New York Times editor called out in wake of Apple Watch/health concerns column

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Date: Friday, March 20th, 2015, 08:42
Category: News, Wearables

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Apparently everyone freaked out two days ago when New York Times staff writer Nick Bilton published a column. The column, originally titled “Could Wearable Computers Be As Harmful As Cigarettes”, but was later changed to “The Health Concerns in Wearable Tech,” earnestly points to the rising interest in smartwatches and fitness trackers and wonders if technology’s relentless march might come at a cost of our own health.

The piece began innocently enough:

We have long suspected that cellphones, which give off low levels of radiation, could lead to brain tumors, cancer, disturbed blood rhythms and other health problems if held too close to the body for extended periods.

Yet here we are in 2015, with companies like Apple and Samsung encouraging us to buy gadgets that we should attach to our bodies all day long.


The piece goes into the tried-and-true model of how man creates a thing, the thing becomes extremely popular, but is that thing actually bad for you?

The wheels then begin to fall off the article with the following quote, which brings about the idea of research:

While there is no definitive research on the health effects of wearable computers (the Apple Watch isn’t even on store shelves yet), we can hypothesize a bit from existing research on cellphone radiation.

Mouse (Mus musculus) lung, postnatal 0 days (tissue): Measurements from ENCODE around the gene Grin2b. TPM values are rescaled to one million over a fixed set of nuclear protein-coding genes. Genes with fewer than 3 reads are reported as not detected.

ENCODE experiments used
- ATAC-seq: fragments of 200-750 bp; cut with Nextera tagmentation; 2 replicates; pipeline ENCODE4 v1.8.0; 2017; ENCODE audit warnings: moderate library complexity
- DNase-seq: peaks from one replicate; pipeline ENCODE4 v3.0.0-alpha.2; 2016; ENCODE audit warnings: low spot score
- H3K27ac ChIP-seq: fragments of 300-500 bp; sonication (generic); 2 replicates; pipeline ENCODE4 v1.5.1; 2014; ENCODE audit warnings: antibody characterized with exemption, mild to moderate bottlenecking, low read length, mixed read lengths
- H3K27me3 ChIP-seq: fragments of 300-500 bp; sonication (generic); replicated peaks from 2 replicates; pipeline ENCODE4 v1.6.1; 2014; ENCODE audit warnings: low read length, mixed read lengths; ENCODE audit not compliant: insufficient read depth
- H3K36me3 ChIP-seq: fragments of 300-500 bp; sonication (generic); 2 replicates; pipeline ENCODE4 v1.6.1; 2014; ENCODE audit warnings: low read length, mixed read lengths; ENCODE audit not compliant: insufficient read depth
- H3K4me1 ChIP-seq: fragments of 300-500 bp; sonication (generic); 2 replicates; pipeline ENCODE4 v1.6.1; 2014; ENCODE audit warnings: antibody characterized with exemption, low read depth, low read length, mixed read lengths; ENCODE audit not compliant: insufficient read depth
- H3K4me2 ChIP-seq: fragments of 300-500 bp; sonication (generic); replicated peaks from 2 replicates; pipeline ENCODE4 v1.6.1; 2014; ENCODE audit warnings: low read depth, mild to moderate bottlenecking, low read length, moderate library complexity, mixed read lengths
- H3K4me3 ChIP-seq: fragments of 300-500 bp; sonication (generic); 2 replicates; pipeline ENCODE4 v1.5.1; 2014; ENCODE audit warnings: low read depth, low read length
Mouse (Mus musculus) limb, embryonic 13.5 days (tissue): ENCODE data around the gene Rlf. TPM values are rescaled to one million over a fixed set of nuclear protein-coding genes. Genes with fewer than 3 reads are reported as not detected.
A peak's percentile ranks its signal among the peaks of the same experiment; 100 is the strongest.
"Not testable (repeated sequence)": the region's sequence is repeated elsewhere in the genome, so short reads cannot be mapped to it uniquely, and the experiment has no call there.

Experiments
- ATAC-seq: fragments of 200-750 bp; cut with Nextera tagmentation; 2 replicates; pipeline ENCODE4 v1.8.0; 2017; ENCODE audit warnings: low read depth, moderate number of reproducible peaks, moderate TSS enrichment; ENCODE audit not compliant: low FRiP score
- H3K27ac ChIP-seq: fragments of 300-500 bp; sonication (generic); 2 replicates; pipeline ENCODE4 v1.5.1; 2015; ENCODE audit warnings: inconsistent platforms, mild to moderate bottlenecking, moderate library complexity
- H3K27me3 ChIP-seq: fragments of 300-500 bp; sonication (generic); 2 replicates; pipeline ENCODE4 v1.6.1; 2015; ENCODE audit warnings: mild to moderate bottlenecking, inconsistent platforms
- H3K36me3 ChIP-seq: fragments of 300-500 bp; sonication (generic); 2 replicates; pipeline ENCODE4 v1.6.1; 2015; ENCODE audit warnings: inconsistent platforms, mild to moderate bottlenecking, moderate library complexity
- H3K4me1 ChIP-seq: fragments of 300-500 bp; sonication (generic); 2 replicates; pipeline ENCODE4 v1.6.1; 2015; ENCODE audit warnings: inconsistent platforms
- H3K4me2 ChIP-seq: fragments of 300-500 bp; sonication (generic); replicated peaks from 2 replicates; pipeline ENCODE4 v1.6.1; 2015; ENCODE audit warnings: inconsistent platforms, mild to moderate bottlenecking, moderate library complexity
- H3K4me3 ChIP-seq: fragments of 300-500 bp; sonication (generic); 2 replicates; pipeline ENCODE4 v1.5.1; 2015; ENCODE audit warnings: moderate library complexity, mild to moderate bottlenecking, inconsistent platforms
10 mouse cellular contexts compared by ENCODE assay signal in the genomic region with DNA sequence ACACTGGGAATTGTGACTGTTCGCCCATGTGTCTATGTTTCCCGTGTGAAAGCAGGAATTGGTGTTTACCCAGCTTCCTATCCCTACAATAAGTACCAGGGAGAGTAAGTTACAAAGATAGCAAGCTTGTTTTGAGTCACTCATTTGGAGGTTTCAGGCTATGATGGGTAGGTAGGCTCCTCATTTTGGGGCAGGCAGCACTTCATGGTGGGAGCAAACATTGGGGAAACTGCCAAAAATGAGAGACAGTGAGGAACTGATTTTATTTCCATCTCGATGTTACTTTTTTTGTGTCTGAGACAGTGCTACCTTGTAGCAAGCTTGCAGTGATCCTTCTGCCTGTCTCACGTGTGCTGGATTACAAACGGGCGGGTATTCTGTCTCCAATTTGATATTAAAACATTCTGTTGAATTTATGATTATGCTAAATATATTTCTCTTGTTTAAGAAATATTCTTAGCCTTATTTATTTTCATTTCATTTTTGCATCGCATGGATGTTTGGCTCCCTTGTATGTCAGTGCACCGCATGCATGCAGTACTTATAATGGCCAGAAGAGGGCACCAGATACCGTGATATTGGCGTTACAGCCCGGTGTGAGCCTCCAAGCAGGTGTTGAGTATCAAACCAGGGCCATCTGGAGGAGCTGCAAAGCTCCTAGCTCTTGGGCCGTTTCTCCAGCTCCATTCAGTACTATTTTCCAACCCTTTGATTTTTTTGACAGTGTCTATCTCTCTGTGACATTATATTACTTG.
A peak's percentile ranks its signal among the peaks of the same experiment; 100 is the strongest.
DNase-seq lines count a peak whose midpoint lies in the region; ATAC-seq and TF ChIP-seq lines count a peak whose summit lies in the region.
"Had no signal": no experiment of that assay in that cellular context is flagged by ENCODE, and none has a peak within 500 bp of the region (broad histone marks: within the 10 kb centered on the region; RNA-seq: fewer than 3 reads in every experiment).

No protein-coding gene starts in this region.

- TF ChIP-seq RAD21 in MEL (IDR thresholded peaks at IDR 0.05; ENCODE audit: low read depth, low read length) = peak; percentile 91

The piece then moves on with this:

But what does all this research tell the Apple faithful who want to rush out and buy an Apple Watch, or the Google and Windows fanatics who are eager to own an alternative smartwatch?

Dr. Joseph Mercola, a physician who focuses on alternative medicine and has written extensively about the potential harmful effects of cellphones on the human body, said that as long as a wearable does not have a 3G connection built into it, the harmful effects are minimal, if any.

Unfortunately, Dr. Joseph Mercola tends to fit into the “quack” category if he’s your expert on the health effects of wearables, especially gives the 30-minute diatribes about how vaccines are bad and fluoride damages your brain over on his web site.

This is about when the dogpile began, critics taking Bilton to task for his background as a columnist for the New York Times style section, his authorship of the New York Times Bestseller “Hatching Twitter” and white male tech journalist status, queries about why Bilton went to Dr. Mercola for the answers springing up almost immediately.

The frenzy is impressive, the cuts deep and if anything, this proves that if your editor won’t do his or her job, the Internet will do it for you. Go, take a gander and let us know what you think.

Via Digg and the New York Times

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2 Responses to “New York Times editor called out in wake of Apple Watch/health concerns column”

  1. My 2 cents: The NYT used to be mostly pro-Apple. David Pogue’s columns were very popular. But a very powerful Apple competitor was not pleased. They wanted Pogue and everything pro-Apple gone from the NYT.
    Then, somewhere around 2008/9, the Times found itself in financial trouble. The powerful Apple competitor came with a $olution. Soon after, Pogue was gone, and a steady production of anti-Apple articles began. Nick Bilton became the main tech guy, and the anti-Apple propaganda was relentless. Abused Chinese workers, Tax cheating, Lack of Innovation without Steve Jobs, etc. etc.
    The Apple Watch article is more of the same. Notice that the article only mentions Apple and Google. No mention of Microsoft, even though MS has a wearable fitness band, and more in the works.

  2. Forgot to add that I can’t prove any of what I wrote above. It’s guesswork.